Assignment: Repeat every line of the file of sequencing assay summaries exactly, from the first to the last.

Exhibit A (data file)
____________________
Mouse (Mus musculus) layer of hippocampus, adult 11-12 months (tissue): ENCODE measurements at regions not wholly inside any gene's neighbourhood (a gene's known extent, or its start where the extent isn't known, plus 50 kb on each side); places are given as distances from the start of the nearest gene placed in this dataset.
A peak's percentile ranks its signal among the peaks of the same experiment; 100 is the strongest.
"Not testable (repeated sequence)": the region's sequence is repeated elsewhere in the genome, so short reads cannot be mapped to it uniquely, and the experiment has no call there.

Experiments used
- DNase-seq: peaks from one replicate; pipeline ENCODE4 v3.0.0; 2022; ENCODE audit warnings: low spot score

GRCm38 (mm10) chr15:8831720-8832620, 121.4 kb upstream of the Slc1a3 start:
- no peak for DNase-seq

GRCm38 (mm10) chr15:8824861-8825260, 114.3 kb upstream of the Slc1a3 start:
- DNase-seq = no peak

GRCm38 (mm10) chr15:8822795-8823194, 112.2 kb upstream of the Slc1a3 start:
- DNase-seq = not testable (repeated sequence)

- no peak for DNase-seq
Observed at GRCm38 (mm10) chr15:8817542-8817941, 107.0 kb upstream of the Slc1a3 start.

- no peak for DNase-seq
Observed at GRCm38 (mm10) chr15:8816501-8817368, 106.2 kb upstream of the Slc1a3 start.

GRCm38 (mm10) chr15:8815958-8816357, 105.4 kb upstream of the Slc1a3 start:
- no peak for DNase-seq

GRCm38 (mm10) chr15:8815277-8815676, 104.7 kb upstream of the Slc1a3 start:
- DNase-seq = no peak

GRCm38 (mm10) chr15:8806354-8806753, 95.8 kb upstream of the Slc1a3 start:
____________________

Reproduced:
Mouse (Mus musculus) layer of hippocampus, adult 11-12 months (tissue): ENCODE measurements at regions not wholly inside any gene's neighbourhood (a gene's known extent, or its start where the extent isn't known, plus 50 kb on each side); places are given as distances from the start of the nearest gene placed in this dataset.
A peak's percentile ranks its signal among the peaks of the same experiment; 100 is the strongest.
"Not testable (repeated sequence)": the region's sequence is repeated elsewhere in the genome, so short reads cannot be mapped to it uniquely, and the experiment has no call there.

Experiments used
- DNase-seq: peaks from one replicate; pipeline ENCODE4 v3.0.0; 2022; ENCODE audit warnings: low spot score

GRCm38 (mm10) chr15:8831720-8832620, 121.4 kb upstream of the Slc1a3 start:
- no peak for DNase-seq

GRCm38 (mm10) chr15:8824861-8825260, 114.3 kb upstream of the Slc1a3 start:
- DNase-seq = no peak

GRCm38 (mm10) chr15:8822795-8823194, 112.2 kb upstream of the Slc1a3 start:
- DNase-seq = not testable (repeated sequence)

- no peak for DNase-seq
Observed at GRCm38 (mm10) chr15:8817542-8817941, 107.0 kb upstream of the Slc1a3 start.

- no peak for DNase-seq
Observed at GRCm38 (mm10) chr15:8816501-8817368, 106.2 kb upstream of the Slc1a3 start.

GRCm38 (mm10) chr15:8815958-8816357, 105.4 kb upstream of the Slc1a3 start:
- no peak for DNase-seq

GRCm38 (mm10) chr15:8815277-8815676, 104.7 kb upstream of the Slc1a3 start:
- DNase-seq = no peak

GRCm38 (mm10) chr15:8806354-8806753, 95.8 kb upstream of the Slc1a3 start: